Exit the park on the north end and turn left to emerge out on Sanam Chai road once more. Continue heading north. On your right is:
This magnificent structure, once a residence for royalty, is heavily influenced by western architecture. Today it houses the Ministry of Foreign Affairs and is not open to the public. The open plaza in front contains the statue of King Rama IV, also known as the father of science and technology of Thailand.
Continue walking north until you see cannons of the:
The front lawn of the Ministry of Defence is dedicated to cannons of old, from Ayutthaya period to the Rattakonsin period.
Cross Lak Muang road to see:
Many cities and towns in Thailand have a pillar, which is believed to house the city deity. Bangkok has two pillars: one from King Rama I and the other from King Rama IV. The pillars are made from acacia or chaiyapreuk in Thai, which means “tree of victory”. Their purpose is to bless and protect the city and its people.
Directly opposite the shrine on Sanam Chai road is:
Sanam Luang is one of the city’s most significant locations. Although it is a simple open field, Sanam Luang has been the site of important events throughout history, including royal ceremonies and functions. The field also plays an important role as public space, where kites were once flown locals for leisure and protests took place.
Exit the field on the south and cross Na Phran Lan road. Turn right to head towards the river. On your left is the main entrance to:
This large complex is the heart of Bangkok’s history. It is the legacy of King Rama I and is considered by many to represent the pinnacle of Thai architecture. Marvel at its opulence and make sure the see the Emerald Buddha, the palladium of the country.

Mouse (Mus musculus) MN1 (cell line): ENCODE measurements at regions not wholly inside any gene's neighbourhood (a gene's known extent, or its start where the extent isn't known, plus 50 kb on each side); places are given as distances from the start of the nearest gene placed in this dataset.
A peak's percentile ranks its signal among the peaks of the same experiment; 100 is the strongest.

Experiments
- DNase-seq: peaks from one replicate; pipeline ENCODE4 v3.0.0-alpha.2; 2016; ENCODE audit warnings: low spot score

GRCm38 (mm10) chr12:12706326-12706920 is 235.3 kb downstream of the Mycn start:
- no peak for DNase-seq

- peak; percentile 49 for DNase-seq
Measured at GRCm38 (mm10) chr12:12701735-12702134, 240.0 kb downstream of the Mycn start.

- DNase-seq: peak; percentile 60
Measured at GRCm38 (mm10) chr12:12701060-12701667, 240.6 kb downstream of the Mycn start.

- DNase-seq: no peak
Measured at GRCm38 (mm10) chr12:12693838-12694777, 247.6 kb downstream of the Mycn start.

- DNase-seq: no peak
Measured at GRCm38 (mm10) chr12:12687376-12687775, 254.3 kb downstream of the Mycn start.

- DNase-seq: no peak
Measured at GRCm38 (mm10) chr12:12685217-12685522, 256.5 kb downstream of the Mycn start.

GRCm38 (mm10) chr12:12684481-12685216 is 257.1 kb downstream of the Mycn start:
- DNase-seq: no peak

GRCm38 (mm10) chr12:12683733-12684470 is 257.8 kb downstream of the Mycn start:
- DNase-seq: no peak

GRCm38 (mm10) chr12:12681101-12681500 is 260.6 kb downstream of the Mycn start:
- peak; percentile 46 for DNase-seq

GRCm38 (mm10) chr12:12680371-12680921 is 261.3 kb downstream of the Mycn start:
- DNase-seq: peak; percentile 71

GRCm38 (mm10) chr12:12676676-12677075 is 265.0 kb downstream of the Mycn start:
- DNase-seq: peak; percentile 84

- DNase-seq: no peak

Once you have exited the compound, turn left and walk along the palace walls. Turn left on Maha Rat road and continue along the west wall. At the end of the west wall, cross Maha Rat road and walk towards Tha Tien pier. Board the river crossing ferry to go to:
Wat Arun is Bangkok’s poster child and seen on almost every postcard. Constructed in Khmer style, this temple is decorated with porcelain from the ballast of boats coming from China. It once housed the Emerald Buddha before it was transferred to the Grand Palace.
Cross the river back to the east side. From the pier, walk straight and turn right on Maha Rat road. Cross Maha Rat road and enter:
This temple contains the largest collection of Buddha images in the world, including the giant reclining Buddha. During its early days, Wat Pho also served as the country’s education center. It is the birthplace of Thai massage, where techniques are still being taught. Experience Thai massage at the temple’s massage center for visitors.
Exit the temple on Maha Rat road and cross the road once more to explore:
The alleys of Tha Tien is has seen a host of restaurants and cafes opening up to rejuvenate visitors. Get your fill of Thai cuisine at Err, coffee at Elefin, or a drink with a view of Wat Arun at Sala Rattanakosin.
Once you have recharged, walk back out to Maha Rat road, turn right and keep walking until you see:
The Chakrabongse Palace is an oasis for guests who have chosen it as their accommodation for their stay in Bangkok. River Books has a shop in front of the palace and publishes books dedicated to Southeast Asian art and culture.
Continue south on Maha Rat road until you see on your left:
This museum is dedicated to the history of Thai people and culture. It is easily one of the most modern and accessible museums, utilizing technology to enhance its displays and interactivity with visitors. Finish your walking tour here and wind down before going to your next destination.
To get to your next destination, exit the museum on Maha Rat road and turn left to continue walking south. When you reach the canal, turn right to enter the underground MRT station or walk to the river to catch a public boat at Rajini Pier.